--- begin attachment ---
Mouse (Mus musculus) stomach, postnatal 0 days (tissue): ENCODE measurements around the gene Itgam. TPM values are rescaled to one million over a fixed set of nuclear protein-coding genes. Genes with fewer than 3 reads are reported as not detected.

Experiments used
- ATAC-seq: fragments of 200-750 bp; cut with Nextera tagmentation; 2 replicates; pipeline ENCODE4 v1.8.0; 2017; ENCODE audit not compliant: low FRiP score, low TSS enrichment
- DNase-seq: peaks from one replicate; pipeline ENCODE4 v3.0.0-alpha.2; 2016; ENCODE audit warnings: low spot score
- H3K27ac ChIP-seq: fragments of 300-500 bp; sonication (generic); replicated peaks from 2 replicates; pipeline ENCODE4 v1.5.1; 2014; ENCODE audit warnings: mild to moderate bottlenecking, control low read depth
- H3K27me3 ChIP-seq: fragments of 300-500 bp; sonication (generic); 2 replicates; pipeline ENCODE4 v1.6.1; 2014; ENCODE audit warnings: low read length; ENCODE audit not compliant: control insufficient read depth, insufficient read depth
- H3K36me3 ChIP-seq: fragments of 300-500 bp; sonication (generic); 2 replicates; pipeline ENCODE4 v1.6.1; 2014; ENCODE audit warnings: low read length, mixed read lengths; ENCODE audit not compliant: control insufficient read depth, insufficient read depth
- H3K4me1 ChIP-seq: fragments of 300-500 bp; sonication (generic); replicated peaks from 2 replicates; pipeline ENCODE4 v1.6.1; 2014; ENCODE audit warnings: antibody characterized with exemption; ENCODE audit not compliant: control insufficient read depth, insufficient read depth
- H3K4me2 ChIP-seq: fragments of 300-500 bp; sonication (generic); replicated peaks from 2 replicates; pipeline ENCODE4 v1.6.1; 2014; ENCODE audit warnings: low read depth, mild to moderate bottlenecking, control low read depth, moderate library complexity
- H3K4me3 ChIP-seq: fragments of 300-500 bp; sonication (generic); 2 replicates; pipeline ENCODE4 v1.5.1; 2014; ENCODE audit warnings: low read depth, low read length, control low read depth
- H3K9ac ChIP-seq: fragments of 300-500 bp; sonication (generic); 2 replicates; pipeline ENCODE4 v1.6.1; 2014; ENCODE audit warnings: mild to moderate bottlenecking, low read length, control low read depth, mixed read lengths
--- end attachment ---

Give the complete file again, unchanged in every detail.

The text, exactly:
Mouse (Mus musculus) stomach, postnatal 0 days (tissue): ENCODE measurements around the gene Itgam. TPM values are rescaled to one million over a fixed set of nuclear protein-coding genes. Genes with fewer than 3 reads are reported as not detected.

Experiments used
- ATAC-seq: fragments of 200-750 bp; cut with Nextera tagmentation; 2 replicates; pipeline ENCODE4 v1.8.0; 2017; ENCODE audit not compliant: low FRiP score, low TSS enrichment
- DNase-seq: peaks from one replicate; pipeline ENCODE4 v3.0.0-alpha.2; 2016; ENCODE audit warnings: low spot score
- H3K27ac ChIP-seq: fragments of 300-500 bp; sonication (generic); replicated peaks from 2 replicates; pipeline ENCODE4 v1.5.1; 2014; ENCODE audit warnings: mild to moderate bottlenecking, control low read depth
- H3K27me3 ChIP-seq: fragments of 300-500 bp; sonication (generic); 2 replicates; pipeline ENCODE4 v1.6.1; 2014; ENCODE audit warnings: low read length; ENCODE audit not compliant: control insufficient read depth, insufficient read depth
- H3K36me3 ChIP-seq: fragments of 300-500 bp; sonication (generic); 2 replicates; pipeline ENCODE4 v1.6.1; 2014; ENCODE audit warnings: low read length, mixed read lengths; ENCODE audit not compliant: control insufficient read depth, insufficient read depth
- H3K4me1 ChIP-seq: fragments of 300-500 bp; sonication (generic); replicated peaks from 2 replicates; pipeline ENCODE4 v1.6.1; 2014; ENCODE audit warnings: antibody characterized with exemption; ENCODE audit not compliant: control insufficient read depth, insufficient read depth
- H3K4me2 ChIP-seq: fragments of 300-500 bp; sonication (generic); replicated peaks from 2 replicates; pipeline ENCODE4 v1.6.1; 2014; ENCODE audit warnings: low read depth, mild to moderate bottlenecking, control low read depth, moderate library complexity
- H3K4me3 ChIP-seq: fragments of 300-500 bp; sonication (generic); 2 replicates; pipeline ENCODE4 v1.5.1; 2014; ENCODE audit warnings: low read depth, low read length, control low read depth
- H3K9ac ChIP-seq: fragments of 300-500 bp; sonication (generic); 2 replicates; pipeline ENCODE4 v1.6.1; 2014; ENCODE audit warnings: mild to moderate bottlenecking, low read length, control low read depth, mixed read lengths